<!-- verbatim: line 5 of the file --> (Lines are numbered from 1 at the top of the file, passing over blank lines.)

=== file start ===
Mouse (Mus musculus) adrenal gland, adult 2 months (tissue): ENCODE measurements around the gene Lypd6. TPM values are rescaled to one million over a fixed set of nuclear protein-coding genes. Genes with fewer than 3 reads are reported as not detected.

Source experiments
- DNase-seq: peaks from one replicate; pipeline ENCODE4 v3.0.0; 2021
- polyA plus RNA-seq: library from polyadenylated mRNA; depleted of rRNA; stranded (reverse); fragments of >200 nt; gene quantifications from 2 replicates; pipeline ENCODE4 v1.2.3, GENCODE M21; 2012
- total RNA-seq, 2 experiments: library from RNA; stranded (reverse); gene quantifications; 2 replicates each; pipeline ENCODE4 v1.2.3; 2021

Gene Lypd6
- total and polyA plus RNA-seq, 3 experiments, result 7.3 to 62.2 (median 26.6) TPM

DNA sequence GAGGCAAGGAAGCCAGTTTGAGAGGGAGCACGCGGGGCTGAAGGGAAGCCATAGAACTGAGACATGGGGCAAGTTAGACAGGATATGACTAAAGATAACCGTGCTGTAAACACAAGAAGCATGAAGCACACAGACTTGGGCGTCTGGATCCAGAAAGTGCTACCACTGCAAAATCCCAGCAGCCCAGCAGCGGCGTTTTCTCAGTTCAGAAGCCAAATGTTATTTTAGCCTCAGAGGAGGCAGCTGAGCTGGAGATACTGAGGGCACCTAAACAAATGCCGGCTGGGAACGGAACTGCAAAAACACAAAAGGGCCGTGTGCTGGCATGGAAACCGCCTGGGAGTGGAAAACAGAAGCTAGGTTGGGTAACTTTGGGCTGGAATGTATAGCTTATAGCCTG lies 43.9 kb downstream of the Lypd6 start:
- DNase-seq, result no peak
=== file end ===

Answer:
- total RNA-seq, 2 experiments: library from RNA; stranded (reverse); gene quantifications; 2 replicates each; pipeline ENCODE4 v1.2.3; 2021